So far I’ve been talking about forums and websites, but as metaverses like Cryptovoxels, Decentraland, Sandbox, etc etc etc begin to pop up and start intermingling the situation gets much more interesting. When we’re talking about virtual worlds and not just screen names, it’s an entirely larger thing.

As someone who has been using my real name online for more than 25 years and has spent way too much time thinking about how identity and reputation and positioning impact online interactions, this is mindblowingly exciting. Scary as hell, but inevitable and totally obvious at this point. I can’t wait to see what’s next.

OpenSea And The Problem With Verification

Yesterday I was talking about a cute new digital collectable collection on OpenSea that I was considering buying into, noting that there were 10k which had recently sold out and the cheapest ones were getting more expensive by the minute. Tara was sitting across from me at the breakfast table checking it out as well. We talked about how cute they were and sent a few back and forth to look at. As Tara was getting ready to buy one she asked “wait, why are there only 800 of these, are they still minting them?” We quickly realized that she was looking at a fraudulent collection that had been named almost identically with only one extra letter, but was coming up first in the search results. I immediately sent a tweet to Nate Chastain who is Head of Product at OpenSea and he pulled down the fraudulent account right away. Unfortunately it looked like 30 or 40 people had already fallen for the scam while it was active, and for those people there’s no way recourse or way to get their money back. Had the real account been verified it’s probably safe to say that none of those people would have been scammed, it was only because Tara happened to notice the difference that we didn’t fall for it ourselves. And how long would it have stayed up if someone who knew who to reach out to on Twitter didn’t spot it?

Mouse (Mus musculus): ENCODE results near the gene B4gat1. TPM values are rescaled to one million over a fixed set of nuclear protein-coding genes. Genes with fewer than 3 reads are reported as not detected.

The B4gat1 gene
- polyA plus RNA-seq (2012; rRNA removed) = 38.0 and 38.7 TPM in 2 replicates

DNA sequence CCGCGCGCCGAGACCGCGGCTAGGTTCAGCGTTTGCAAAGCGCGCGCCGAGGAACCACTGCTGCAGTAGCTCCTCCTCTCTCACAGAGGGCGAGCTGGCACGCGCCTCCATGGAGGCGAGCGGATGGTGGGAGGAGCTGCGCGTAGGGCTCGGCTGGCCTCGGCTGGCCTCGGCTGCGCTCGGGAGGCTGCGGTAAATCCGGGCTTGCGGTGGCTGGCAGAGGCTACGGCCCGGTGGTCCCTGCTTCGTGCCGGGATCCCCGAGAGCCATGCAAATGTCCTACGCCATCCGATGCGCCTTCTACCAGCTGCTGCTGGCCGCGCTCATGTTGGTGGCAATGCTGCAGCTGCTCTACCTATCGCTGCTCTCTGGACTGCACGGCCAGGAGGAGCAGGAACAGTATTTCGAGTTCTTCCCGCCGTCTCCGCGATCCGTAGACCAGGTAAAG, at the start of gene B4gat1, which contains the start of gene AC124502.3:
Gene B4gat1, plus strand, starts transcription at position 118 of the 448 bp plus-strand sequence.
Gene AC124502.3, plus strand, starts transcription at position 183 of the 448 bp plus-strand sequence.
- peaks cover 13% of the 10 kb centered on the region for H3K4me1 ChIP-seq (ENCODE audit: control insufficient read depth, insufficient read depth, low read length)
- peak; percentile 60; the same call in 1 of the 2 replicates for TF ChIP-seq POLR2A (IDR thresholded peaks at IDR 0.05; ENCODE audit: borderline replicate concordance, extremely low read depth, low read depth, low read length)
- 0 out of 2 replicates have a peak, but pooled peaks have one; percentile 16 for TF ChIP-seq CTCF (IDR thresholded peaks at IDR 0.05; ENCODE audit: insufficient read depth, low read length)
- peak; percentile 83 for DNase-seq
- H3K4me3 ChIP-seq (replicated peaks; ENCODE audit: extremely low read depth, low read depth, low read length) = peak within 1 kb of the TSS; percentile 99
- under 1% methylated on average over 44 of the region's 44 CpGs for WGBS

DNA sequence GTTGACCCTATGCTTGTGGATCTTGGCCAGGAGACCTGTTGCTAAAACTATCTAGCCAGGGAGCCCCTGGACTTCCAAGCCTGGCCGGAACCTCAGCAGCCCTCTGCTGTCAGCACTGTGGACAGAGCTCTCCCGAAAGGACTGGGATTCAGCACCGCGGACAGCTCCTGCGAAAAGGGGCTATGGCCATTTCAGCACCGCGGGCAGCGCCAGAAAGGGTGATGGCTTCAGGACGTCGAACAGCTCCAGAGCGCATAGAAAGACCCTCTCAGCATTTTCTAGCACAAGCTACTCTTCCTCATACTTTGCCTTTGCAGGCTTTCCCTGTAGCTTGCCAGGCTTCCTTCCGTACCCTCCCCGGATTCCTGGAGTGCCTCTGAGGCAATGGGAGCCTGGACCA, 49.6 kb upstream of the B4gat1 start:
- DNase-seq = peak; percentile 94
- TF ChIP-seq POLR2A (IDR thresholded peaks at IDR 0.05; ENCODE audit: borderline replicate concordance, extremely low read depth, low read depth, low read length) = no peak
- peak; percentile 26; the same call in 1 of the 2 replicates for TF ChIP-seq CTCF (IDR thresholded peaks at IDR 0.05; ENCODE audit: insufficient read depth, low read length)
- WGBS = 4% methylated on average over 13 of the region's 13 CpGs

Sadly, this isn’t the first time this has happened with OpenSea, in fact it happens regularly – and much of that can be blamed on how OpenSea handles verification. And because transactions happen instantly, even if a scam is found pretty quickly the money has already been transferred to the scammer with no way to get it back. Essentially they have created a situation with high reward and low risk for scammers to just keep setting up fake accounts and collecting Ξ every single day.

But let’s step back for moment and look at how we got into this mess. Verification as we think of it today both began with and is the fault of Twitter. In 2009 Twitter was sued by Tony La Russa relating to a fake account in his name, and while the suit was eventually dropped Twitter instituted Verified Accounts in the wake of that suit to give them a solution for the future. Years earlier Friendster had gone to war with the so called Fakesters by just banning accounts left and right, which is arguably what caused people to flee that site in favor of MySpace. Following that lead, Twitter had been applauded for taking a more permissive approach to free speech / parody and in theory this step allowed them to keep doing that. You might think this was a good move and had it been rolled out as promised it might have been, but rather than being used to, you know, actually verify an account was who it was claiming to be, Twitter decided to monetize the feature. I wrote about this back in 2015 as one of the big problems on the site at the time, but essentially they gave verifications away to famous people to make it desirable and they would use a few verifications as a lure to companies to get them to buy ads. They also began threatening to remove verification for accounts they deemed to be in violation of their TOS. This had a terrible impact on the public perception of “verified” and instead of seeing it as “this account is who is who it is claiming to be” people began to see it as a kind of endorsement. It took many years of very loud objection to this by many people before eventually Twitter came around and stopped using it as a prize and published a clear set of criteria which allowed non-celebrities or paying customers to get the prized blue checkmark. Anyone can now apply to be verified and Twitter’s official position is that it is not an endorsement but rather confirms they have seen evidence that proves the account is or represents who it claims to. This is a good thing.